Documenting the Coming Singularity

Saturday, October 16, 2010

How your brain makes decisions - by voting!

Exploration - 10.11.10 by Melanie Moran

We know that casting a ballot in the voting booth involves politics, values and personalities. But before you ever push the button for your candidate, your brain has already carried out an election of its own to make that action possible. New research from Vanderbilt University reveals that our brain accumulates evidence when faced with a choice and triggers an action once that evidence reaches a tipping point.

The research was published in the October issue of Psychological Review.

"Psychological models of decision-making explain that humans gradually accumulate evidence for a particular choice over time, and execute that choice when evidence reaches a critical level. However, until recently there was little understanding of how this might actually be implemented in the brain,” a doctoral student in the Department of Psychology and lead author of the new study, says. "We found that certain seem to represent the accumulation of evidence to a threshold and others represent the evidence itself, and that these two types of neurons interact to drive decision-making.”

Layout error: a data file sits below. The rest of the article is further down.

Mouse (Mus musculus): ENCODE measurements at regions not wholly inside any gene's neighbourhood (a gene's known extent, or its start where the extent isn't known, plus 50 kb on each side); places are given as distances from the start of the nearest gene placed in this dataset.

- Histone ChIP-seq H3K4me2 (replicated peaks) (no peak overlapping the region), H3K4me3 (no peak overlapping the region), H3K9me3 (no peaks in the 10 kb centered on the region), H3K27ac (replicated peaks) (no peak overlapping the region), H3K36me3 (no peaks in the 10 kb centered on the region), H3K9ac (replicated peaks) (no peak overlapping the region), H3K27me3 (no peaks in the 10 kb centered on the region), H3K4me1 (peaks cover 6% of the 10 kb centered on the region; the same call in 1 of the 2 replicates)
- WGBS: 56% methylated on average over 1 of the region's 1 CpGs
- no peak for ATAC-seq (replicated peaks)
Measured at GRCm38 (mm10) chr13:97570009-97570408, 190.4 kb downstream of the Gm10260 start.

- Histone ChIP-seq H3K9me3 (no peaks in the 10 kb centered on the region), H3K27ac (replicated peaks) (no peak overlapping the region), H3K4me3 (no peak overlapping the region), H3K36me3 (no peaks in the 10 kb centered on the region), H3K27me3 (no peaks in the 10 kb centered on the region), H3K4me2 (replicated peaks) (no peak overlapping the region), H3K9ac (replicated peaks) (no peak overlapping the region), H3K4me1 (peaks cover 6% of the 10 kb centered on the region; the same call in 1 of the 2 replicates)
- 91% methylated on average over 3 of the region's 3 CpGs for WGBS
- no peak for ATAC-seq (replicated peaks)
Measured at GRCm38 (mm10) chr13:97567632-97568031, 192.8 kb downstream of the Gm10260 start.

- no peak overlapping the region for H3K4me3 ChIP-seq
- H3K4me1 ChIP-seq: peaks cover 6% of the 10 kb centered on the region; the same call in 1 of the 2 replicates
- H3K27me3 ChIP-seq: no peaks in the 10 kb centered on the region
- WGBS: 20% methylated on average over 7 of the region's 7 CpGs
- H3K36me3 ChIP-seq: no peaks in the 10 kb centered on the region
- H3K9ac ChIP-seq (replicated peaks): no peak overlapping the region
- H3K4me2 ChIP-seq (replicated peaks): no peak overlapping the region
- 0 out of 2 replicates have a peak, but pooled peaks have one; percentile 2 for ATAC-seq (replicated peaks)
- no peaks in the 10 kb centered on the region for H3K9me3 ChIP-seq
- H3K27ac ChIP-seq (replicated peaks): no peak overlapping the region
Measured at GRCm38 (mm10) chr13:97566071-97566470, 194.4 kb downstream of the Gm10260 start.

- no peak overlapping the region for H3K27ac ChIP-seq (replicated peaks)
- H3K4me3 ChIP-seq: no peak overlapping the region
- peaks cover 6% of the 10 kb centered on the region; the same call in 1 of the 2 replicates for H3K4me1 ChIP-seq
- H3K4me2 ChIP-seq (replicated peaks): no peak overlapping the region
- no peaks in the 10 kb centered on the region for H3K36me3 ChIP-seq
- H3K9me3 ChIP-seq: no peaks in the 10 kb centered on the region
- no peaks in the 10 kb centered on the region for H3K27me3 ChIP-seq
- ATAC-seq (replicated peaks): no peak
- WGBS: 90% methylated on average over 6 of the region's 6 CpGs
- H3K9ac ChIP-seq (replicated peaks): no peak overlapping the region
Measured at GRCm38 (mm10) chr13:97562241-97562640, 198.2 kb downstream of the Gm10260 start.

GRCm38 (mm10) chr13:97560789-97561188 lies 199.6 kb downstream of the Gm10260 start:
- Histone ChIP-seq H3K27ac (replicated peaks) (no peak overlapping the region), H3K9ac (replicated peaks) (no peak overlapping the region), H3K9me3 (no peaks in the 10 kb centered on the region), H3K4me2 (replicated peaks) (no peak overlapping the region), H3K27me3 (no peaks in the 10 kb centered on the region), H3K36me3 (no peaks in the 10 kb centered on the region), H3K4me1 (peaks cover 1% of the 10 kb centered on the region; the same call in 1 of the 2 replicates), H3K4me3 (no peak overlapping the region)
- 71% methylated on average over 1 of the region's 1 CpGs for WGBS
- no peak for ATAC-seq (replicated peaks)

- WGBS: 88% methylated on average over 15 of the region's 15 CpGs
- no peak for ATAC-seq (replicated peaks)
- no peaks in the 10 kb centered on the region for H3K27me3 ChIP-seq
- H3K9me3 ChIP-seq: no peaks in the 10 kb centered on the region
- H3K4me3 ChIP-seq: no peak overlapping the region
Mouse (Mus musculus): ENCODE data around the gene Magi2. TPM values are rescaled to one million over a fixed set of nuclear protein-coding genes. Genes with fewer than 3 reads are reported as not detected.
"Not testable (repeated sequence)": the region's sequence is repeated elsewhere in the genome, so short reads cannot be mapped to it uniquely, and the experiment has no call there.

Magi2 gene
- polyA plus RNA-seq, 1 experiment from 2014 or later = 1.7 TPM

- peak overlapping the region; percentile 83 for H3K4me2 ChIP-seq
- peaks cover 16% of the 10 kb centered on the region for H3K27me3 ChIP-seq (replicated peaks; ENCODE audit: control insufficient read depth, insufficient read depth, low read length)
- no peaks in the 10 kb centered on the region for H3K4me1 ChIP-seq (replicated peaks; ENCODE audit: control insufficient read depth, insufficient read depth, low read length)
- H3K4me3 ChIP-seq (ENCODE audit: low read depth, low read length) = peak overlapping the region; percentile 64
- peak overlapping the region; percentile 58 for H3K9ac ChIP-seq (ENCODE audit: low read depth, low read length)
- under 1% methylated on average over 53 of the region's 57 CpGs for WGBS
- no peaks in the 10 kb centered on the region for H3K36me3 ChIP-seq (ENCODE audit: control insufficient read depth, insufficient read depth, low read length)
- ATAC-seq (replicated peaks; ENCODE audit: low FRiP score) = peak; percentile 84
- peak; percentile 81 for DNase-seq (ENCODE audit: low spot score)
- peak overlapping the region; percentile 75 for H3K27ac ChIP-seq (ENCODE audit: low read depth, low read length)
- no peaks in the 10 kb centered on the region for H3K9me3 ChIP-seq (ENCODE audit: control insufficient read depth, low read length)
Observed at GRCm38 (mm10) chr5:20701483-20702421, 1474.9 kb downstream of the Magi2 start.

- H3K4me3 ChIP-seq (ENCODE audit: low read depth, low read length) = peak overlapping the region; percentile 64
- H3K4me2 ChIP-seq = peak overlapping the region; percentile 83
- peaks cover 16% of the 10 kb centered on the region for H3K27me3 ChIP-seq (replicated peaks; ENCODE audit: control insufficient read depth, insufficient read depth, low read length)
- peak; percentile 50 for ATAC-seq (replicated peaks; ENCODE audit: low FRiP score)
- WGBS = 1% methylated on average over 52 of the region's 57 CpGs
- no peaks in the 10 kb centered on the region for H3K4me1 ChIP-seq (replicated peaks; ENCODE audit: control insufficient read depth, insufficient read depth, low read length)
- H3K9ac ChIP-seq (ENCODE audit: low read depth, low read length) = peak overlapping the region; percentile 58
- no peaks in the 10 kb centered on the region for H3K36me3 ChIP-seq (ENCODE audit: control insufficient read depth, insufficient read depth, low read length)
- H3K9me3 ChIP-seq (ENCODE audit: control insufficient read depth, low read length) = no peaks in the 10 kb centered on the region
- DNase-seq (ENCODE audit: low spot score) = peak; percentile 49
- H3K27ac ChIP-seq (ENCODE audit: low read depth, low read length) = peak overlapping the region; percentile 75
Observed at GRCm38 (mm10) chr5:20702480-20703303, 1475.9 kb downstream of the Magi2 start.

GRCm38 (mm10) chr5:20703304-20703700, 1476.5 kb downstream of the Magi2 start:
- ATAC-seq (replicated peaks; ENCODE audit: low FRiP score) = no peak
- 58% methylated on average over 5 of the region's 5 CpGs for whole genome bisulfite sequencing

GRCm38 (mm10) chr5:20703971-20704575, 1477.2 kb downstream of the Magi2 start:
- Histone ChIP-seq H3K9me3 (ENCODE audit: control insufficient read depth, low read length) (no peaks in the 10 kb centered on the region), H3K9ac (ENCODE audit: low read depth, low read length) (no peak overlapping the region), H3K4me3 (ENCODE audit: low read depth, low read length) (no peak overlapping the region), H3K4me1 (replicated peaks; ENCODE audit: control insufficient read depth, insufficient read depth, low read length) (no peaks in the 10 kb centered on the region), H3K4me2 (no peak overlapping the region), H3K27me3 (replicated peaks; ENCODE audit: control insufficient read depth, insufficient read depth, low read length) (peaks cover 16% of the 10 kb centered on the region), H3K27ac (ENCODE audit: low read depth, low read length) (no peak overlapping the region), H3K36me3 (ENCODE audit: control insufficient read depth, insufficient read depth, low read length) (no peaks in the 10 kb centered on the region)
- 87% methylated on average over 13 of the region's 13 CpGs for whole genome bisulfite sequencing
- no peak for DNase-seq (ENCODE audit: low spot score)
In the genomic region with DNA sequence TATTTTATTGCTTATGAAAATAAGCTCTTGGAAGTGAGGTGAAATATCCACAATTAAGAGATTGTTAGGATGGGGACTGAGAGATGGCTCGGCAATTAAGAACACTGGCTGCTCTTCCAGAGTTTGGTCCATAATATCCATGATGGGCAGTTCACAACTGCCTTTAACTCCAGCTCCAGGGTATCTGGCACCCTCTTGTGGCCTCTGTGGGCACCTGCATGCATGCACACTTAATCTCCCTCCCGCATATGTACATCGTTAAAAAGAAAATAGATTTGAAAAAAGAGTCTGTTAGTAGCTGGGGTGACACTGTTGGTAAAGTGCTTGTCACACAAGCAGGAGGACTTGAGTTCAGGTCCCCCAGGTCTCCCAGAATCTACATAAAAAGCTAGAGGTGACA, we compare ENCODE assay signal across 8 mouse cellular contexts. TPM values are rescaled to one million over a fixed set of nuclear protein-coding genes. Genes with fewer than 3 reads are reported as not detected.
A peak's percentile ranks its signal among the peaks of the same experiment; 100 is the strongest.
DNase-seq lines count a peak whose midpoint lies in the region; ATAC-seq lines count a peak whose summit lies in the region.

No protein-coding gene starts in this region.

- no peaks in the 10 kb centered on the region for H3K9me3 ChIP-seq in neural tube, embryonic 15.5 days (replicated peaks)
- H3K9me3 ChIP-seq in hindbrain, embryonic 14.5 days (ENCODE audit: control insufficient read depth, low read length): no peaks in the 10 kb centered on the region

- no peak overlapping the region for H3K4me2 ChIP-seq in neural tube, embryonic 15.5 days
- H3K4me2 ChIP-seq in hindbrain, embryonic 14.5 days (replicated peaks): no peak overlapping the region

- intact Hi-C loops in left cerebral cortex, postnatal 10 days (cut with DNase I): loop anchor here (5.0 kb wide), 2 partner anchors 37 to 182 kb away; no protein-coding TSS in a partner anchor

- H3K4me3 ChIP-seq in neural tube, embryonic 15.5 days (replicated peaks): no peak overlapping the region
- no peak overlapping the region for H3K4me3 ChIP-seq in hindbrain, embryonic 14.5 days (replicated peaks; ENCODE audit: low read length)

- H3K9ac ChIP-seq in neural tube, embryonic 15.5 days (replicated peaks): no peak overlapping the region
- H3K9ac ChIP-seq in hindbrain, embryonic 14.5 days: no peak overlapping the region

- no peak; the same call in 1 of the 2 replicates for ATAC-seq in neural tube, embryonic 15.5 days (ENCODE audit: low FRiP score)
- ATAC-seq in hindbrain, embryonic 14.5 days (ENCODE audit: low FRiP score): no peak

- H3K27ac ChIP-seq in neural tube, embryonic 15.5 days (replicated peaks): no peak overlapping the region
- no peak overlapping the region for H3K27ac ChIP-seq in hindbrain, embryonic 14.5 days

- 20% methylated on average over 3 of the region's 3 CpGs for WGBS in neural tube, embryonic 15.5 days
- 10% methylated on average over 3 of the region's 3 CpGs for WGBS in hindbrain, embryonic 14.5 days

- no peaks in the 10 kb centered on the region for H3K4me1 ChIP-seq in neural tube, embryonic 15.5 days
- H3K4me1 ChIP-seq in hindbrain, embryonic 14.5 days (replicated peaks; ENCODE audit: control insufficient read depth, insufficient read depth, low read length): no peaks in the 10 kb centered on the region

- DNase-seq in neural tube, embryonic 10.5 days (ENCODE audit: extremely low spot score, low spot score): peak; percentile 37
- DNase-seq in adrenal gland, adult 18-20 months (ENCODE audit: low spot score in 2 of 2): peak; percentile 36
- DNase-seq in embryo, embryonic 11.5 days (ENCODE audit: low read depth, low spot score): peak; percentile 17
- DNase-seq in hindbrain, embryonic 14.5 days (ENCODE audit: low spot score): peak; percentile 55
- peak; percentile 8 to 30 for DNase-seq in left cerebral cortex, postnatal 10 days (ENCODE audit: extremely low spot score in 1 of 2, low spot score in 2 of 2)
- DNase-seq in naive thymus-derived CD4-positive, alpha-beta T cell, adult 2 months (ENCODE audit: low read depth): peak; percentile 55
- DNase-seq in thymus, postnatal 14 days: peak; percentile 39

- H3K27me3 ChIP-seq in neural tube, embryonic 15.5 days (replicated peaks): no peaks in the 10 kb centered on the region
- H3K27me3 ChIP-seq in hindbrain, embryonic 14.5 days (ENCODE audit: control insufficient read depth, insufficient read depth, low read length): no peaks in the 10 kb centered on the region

The researchers presented monkeys with a simple visual task of finding a target on a screen that also included distracting items. The researchers found that neurons processing visual information from the screen fed that information to the neurons responsible for movement. These movement neurons served as gatekeepers, suppressing action until the information they received from the visual neurons was sufficiently clear. When that occurred, the movement neurons then proceeded to trigger the chosen movement.

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